Indian Railways - Impediments to Progress
An extract from the Railway Engineer, April 1884.
Taken from source material made available by the Institute of Railway Studies and Transport History, of the University of York. The material is believed to be out of copyright.
A remarkable paper which we published in our last issue explained with commendable clearness the position which the railways of India should occupy in relation to the productive powers and prosperity of that country. The author pointed out, with some force of argument, the very urgent necessity for more vigorous measures to promote and encourage the construction of railways. By an array of carefully-selected figures, he contrasted, with startling effect, the rapid development of the American railway system with the tardy and feeble progress of railway enterprise under the supervision of the Government of India, and sounded the key-note of an agitation which has awakened public interest at home.
Had he indicated with equal perspicuity the best means, consistent with the present State finances, to prosecute the needful works, he might have spared us much laborious enquiry and perplexity.
It was not his intention to elaborate any remedial scheme for the sluggishness which he believes to be crippling the industrial energies of our Indian Empire, and preventing her entering into competition with America in the supply of grain to Europe. To be eloquently exhaustive in the criticism of administrative shortcomings is always an easier task than to collect and weigh the evidence on which useful reforms can be effected.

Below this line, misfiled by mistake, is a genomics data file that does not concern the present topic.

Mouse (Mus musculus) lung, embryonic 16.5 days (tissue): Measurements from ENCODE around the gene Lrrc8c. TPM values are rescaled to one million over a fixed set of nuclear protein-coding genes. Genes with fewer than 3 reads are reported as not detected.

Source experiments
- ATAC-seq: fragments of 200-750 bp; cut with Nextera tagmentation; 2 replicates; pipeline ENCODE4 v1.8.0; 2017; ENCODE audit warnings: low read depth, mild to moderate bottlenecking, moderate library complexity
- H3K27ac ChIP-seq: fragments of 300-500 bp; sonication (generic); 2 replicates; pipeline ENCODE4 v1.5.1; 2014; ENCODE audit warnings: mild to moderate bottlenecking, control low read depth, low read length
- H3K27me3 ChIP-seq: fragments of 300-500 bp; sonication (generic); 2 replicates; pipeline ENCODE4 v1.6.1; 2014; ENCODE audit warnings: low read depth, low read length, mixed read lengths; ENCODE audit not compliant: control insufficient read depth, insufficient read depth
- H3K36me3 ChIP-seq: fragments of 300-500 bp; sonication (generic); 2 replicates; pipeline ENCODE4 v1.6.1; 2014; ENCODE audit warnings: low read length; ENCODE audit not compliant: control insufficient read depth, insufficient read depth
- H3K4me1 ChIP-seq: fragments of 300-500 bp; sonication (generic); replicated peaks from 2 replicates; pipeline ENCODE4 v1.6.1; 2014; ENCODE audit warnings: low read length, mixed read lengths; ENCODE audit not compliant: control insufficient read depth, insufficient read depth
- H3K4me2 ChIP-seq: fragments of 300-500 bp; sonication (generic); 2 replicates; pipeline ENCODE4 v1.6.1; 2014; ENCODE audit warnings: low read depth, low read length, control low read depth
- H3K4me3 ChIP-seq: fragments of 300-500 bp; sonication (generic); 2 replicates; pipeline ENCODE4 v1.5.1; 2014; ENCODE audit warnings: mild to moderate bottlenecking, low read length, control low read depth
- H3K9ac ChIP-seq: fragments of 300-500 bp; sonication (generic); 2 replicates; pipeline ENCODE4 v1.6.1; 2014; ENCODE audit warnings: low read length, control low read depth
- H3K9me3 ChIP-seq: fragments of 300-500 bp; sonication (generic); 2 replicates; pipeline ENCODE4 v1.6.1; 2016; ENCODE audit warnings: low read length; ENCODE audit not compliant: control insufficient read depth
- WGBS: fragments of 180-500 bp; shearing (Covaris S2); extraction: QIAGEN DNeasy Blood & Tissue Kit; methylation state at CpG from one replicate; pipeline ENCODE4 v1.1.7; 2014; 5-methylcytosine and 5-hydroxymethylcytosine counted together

All the surroundings and conditions of America and India are so utterly unlike that we may dismiss the comparison of railway progress in the two countries as practically worthless.
In India we have conditions, political, social, industrial, and geographical, which have no parallel in the history of the world: a great region, densely populated by races clinging tenaciously to institutions, customs, and habits centuries behind the ideas of Western civilisation, yet governed by a Western Power isolated by the ocean, and separated in religious sympathies by a widely different creed. The individual skill, courage, and indomitable energy of English statesmen and soldiers have built up this wondrous Empire, and have bequeathed to us the firm grip which we now hold over the destinies of 300,000,000 of human beings. In our desire to advance the prosperity of this vast population, we must not forget the difficulties of the past, the high administrative ability which has overcome them, and the great dangers which still lie suppressed under the firm grasp of a watchful Government.